The book opens with ‘None of That’, a mother and daughter in a car, ostensibly lost (it’s the first thing we learn) but over the course of the story it becomes apparent that the mother has a problem – she likes to get into stranger’s houses under a pretext and steal things. On this occasion, by the time we become privy to what is going on, the situation is in the process of reversing. In ‘My Parents and My Children’ (parents and children playing a large part in a lot of these stories), a couple who have split up find themselves in contentious water when children are being dropped off only to discover grandparents are naked in the garden. There are interesting undercurrents (between our narrator, the ex-husband, and his ex-wife’s new beau) and unsettling irresolution that nags at you after you finish the story (in a way that will more than likely make you want to re-read to make sure everything is as you remember it and also that you didn’t miss anything that you should’ve seen – or not seen).
‘It Happens All The Time In This House’ concerns a pair of neighbours – Mr Weimar is being driven mad by his wife who keeps lobbing their dead son’s clothes over the fence into the garden next door (our narrator is the woman who lives next door). Curiously, the story finds the pair of them united –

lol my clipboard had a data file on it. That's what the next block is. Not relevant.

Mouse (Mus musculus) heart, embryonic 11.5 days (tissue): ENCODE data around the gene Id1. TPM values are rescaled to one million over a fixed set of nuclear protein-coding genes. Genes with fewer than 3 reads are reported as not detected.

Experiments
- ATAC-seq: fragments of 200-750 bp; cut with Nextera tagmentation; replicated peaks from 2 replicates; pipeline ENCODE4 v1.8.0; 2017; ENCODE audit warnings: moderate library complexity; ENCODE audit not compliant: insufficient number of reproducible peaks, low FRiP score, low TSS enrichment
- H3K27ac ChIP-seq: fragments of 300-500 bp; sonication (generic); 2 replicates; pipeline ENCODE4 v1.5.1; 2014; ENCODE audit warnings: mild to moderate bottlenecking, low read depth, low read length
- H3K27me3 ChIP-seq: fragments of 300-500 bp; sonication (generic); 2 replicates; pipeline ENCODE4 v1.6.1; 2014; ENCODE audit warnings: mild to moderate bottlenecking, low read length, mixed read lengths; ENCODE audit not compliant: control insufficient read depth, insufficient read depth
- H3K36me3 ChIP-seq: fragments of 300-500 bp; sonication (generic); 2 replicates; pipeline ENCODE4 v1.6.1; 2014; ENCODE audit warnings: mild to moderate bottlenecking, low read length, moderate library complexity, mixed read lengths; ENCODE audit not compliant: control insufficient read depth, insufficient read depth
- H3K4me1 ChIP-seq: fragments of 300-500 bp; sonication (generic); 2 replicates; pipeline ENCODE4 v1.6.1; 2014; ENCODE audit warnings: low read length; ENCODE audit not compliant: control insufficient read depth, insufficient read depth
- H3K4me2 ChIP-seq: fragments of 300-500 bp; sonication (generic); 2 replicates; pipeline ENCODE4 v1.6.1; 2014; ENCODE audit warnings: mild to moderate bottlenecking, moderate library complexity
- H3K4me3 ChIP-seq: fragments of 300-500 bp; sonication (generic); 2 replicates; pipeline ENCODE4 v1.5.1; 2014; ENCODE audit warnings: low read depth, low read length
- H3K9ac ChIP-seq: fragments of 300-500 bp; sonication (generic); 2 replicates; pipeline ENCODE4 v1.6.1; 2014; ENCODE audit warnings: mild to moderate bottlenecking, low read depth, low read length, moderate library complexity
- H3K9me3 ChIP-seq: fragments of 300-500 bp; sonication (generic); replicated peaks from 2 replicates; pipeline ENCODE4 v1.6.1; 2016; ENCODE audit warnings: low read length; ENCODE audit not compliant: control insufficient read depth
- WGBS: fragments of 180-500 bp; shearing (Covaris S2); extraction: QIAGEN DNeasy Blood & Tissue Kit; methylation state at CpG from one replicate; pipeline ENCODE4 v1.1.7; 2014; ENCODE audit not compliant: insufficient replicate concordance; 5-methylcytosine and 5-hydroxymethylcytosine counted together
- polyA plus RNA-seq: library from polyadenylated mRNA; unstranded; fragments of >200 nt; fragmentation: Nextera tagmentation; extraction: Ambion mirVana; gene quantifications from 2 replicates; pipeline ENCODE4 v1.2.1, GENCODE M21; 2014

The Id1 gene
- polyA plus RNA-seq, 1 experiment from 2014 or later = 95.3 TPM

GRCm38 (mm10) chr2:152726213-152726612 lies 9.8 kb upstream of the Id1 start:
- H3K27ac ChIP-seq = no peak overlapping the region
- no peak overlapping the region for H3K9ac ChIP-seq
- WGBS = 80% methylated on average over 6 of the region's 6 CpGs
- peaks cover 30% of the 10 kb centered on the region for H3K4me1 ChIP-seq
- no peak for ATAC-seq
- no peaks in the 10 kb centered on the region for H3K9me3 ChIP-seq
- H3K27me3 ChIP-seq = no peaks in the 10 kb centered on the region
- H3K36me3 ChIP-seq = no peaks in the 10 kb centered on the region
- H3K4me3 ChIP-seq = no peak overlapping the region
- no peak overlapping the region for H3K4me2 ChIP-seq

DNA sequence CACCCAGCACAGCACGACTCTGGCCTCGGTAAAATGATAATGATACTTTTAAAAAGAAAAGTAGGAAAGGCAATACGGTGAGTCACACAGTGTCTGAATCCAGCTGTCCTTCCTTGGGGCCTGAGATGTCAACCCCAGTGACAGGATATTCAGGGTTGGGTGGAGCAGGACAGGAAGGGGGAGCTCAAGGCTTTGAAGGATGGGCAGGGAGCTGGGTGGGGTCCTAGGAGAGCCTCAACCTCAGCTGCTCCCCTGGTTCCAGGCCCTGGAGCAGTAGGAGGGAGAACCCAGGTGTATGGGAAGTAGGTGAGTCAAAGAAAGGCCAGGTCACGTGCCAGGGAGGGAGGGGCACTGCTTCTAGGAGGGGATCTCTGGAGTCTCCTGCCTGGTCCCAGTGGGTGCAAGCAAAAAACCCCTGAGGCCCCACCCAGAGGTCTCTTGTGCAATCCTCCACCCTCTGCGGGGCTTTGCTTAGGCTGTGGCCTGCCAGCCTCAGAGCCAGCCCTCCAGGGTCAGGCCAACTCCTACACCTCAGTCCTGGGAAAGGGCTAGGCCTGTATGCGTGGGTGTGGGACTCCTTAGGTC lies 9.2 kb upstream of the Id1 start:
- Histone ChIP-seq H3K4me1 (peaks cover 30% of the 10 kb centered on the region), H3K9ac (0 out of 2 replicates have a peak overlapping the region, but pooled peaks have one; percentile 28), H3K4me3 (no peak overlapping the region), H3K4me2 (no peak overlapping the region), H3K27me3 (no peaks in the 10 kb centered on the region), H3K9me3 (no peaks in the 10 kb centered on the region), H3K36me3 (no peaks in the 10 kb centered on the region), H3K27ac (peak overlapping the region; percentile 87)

“My god, I think, we’re in sync. I’m in sync with this man who ten years ago returned my son’s soccer balls deflated, this man who cut the flowers on my azaleas if they crossed the imaginary line that divided our properties.”
‘Breath from the Depths’, the longest story in the collection, functions much like ‘What We Can know About Thunderman’ in the recent Alan Moore collection, Illuminations, in that, because of its length, your view of the story rather colours your view of the book (spending more time in its company than anything else). As you’d no doubt expect from Schweblin by this point, it’s unsettling and disturbing and you can’t really trust the point of view of the narrator who appears to be in the grip of a debilitating and degenerative mental illness (a la The Father, the recent Anthony Hopkins film).